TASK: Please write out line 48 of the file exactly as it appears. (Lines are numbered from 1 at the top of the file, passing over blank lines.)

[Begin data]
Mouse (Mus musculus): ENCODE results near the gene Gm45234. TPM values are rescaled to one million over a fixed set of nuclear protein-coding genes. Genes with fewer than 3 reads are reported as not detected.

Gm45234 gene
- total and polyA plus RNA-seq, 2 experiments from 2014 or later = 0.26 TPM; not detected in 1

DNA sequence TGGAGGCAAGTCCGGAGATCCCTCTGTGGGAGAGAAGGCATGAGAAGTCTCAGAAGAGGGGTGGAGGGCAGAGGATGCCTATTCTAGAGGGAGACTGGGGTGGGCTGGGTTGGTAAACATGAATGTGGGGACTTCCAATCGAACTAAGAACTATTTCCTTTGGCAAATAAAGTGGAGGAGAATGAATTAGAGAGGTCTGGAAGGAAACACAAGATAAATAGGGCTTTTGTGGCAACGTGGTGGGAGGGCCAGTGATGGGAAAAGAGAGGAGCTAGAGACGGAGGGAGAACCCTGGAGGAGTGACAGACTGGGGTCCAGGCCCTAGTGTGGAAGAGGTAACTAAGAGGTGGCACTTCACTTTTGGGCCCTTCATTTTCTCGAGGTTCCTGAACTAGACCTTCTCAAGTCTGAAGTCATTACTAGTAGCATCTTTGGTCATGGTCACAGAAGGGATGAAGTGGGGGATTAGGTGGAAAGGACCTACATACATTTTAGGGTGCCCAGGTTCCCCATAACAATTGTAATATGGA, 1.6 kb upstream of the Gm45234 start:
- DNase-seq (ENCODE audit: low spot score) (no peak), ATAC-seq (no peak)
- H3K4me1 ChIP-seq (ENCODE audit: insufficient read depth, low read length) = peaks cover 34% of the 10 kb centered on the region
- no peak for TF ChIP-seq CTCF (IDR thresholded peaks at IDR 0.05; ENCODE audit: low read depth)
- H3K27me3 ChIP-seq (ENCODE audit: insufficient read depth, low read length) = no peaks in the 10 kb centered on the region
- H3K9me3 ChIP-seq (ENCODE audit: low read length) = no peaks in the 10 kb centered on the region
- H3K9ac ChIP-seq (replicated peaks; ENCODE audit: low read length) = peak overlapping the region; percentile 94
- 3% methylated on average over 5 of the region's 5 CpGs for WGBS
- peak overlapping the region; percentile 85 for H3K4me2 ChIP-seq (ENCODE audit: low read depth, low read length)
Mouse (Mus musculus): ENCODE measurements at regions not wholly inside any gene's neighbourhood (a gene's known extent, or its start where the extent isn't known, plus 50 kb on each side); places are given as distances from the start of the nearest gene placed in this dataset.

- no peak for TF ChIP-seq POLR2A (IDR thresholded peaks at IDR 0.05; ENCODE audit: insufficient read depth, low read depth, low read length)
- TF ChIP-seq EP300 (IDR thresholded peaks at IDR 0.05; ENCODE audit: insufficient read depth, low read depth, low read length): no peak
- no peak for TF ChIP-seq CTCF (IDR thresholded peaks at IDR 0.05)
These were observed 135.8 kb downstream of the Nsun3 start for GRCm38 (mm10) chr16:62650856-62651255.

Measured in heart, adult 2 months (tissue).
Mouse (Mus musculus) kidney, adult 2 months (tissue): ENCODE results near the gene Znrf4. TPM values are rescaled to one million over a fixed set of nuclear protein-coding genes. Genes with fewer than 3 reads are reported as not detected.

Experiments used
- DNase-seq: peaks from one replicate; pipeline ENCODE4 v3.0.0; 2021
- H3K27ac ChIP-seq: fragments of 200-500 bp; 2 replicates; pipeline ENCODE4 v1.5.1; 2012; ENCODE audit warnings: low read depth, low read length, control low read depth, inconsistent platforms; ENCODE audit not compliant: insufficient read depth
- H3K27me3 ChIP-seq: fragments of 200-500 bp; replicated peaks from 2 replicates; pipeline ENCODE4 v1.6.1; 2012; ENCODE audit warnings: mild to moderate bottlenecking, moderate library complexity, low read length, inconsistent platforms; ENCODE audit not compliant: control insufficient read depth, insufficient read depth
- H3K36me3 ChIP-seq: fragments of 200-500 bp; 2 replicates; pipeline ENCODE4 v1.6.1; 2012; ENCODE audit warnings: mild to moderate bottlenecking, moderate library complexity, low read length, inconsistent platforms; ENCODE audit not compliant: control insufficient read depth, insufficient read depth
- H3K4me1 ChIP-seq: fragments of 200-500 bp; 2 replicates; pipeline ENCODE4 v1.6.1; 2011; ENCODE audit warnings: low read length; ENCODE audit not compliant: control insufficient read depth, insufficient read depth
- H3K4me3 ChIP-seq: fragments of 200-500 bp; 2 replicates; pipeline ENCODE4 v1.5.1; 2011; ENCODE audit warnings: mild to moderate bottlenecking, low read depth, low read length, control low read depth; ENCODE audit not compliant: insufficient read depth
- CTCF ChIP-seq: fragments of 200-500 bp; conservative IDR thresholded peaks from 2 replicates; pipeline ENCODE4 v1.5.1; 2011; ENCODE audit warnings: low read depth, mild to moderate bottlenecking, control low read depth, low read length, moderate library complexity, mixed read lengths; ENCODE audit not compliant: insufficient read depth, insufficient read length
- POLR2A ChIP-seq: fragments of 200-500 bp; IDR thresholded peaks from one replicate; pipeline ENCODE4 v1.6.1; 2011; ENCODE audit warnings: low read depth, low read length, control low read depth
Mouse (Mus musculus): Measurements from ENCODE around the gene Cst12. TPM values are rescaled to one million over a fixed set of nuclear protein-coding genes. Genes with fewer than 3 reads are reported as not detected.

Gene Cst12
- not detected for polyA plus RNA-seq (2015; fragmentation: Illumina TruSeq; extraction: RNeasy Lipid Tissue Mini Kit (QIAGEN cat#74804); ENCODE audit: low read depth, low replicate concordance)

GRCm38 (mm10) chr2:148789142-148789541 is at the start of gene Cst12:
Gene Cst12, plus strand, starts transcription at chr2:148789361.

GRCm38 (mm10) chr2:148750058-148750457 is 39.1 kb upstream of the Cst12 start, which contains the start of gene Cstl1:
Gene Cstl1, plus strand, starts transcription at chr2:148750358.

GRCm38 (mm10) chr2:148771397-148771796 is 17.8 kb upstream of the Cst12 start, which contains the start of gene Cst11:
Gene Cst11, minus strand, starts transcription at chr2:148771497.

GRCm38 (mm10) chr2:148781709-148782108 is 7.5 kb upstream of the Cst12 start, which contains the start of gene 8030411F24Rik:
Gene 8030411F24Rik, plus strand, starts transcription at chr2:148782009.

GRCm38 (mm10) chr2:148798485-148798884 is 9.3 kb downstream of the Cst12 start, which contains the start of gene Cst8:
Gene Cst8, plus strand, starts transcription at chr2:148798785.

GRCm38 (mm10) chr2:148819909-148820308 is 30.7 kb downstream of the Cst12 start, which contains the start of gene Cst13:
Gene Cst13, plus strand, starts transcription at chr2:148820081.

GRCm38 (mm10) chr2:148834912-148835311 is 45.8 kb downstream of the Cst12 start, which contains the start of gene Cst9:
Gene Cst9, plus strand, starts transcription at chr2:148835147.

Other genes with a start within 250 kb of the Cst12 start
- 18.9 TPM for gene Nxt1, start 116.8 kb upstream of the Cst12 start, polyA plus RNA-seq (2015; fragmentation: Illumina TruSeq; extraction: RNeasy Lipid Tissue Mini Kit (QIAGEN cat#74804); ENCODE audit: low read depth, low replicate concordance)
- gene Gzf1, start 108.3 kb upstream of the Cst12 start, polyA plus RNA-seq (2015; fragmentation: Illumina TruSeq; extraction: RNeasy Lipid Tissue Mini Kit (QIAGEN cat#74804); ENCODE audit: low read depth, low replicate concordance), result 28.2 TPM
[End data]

- gene Gzf1, start 108.3 kb upstream of the Cst12 start, polyA plus RNA-seq (2015; fragmentation: Illumina TruSeq; extraction: RNeasy Lipid Tissue Mini Kit (QIAGEN cat#74804); ENCODE audit: low read depth, low replicate concordance), result 28.2 TPM